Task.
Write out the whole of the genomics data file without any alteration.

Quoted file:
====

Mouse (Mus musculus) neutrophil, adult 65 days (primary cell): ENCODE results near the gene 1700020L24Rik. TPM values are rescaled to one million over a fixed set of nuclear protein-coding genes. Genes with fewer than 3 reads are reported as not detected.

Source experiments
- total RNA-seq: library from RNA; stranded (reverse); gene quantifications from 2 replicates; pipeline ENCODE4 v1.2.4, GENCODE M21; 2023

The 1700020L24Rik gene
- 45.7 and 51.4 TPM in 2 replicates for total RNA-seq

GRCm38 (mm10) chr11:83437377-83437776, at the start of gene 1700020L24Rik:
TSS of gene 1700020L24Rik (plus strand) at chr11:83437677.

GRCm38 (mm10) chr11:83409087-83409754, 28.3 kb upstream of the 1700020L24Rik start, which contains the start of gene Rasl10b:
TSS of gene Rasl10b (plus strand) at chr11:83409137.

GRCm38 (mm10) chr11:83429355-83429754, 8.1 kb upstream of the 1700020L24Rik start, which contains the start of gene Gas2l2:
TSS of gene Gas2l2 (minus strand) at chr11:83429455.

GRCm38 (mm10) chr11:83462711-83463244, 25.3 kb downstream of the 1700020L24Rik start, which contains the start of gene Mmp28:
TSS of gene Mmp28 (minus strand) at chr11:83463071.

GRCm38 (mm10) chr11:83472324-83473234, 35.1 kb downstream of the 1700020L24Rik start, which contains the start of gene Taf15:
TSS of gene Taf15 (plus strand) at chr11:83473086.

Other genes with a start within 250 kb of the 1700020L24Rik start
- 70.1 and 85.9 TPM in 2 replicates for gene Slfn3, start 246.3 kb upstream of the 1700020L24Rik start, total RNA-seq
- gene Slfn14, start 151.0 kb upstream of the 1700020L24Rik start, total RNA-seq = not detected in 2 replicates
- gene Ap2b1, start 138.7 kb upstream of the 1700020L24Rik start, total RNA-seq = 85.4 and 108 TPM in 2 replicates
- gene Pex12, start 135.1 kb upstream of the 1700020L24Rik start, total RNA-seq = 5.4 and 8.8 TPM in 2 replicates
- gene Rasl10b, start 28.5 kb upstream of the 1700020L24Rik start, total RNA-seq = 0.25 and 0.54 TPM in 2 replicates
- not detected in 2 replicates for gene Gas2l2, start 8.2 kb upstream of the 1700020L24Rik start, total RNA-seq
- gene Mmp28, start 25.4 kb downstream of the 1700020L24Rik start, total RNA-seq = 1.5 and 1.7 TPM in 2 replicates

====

Mouse (Mus musculus) neutrophil, adult 65 days (primary cell): ENCODE results near the gene 1700020L24Rik. TPM values are rescaled to one million over a fixed set of nuclear protein-coding genes. Genes with fewer than 3 reads are reported as not detected.

Source experiments
- total RNA-seq: library from RNA; stranded (reverse); gene quantifications from 2 replicates; pipeline ENCODE4 v1.2.4, GENCODE M21; 2023

The 1700020L24Rik gene
- 45.7 and 51.4 TPM in 2 replicates for total RNA-seq

GRCm38 (mm10) chr11:83437377-83437776, at the start of gene 1700020L24Rik:
TSS of gene 1700020L24Rik (plus strand) at chr11:83437677.

GRCm38 (mm10) chr11:83409087-83409754, 28.3 kb upstream of the 1700020L24Rik start, which contains the start of gene Rasl10b:
TSS of gene Rasl10b (plus strand) at chr11:83409137.

GRCm38 (mm10) chr11:83429355-83429754, 8.1 kb upstream of the 1700020L24Rik start, which contains the start of gene Gas2l2:
TSS of gene Gas2l2 (minus strand) at chr11:83429455.

GRCm38 (mm10) chr11:83462711-83463244, 25.3 kb downstream of the 1700020L24Rik start, which contains the start of gene Mmp28:
TSS of gene Mmp28 (minus strand) at chr11:83463071.

GRCm38 (mm10) chr11:83472324-83473234, 35.1 kb downstream of the 1700020L24Rik start, which contains the start of gene Taf15:
TSS of gene Taf15 (plus strand) at chr11:83473086.

Other genes with a start within 250 kb of the 1700020L24Rik start
- 70.1 and 85.9 TPM in 2 replicates for gene Slfn3, start 246.3 kb upstream of the 1700020L24Rik start, total RNA-seq
- gene Slfn14, start 151.0 kb upstream of the 1700020L24Rik start, total RNA-seq = not detected in 2 replicates
- gene Ap2b1, start 138.7 kb upstream of the 1700020L24Rik start, total RNA-seq = 85.4 and 108 TPM in 2 replicates
- gene Pex12, start 135.1 kb upstream of the 1700020L24Rik start, total RNA-seq = 5.4 and 8.8 TPM in 2 replicates
- gene Rasl10b, start 28.5 kb upstream of the 1700020L24Rik start, total RNA-seq = 0.25 and 0.54 TPM in 2 replicates
- not detected in 2 replicates for gene Gas2l2, start 8.2 kb upstream of the 1700020L24Rik start, total RNA-seq
- gene Mmp28, start 25.4 kb downstream of the 1700020L24Rik start, total RNA-seq = 1.5 and 1.7 TPM in 2 replicates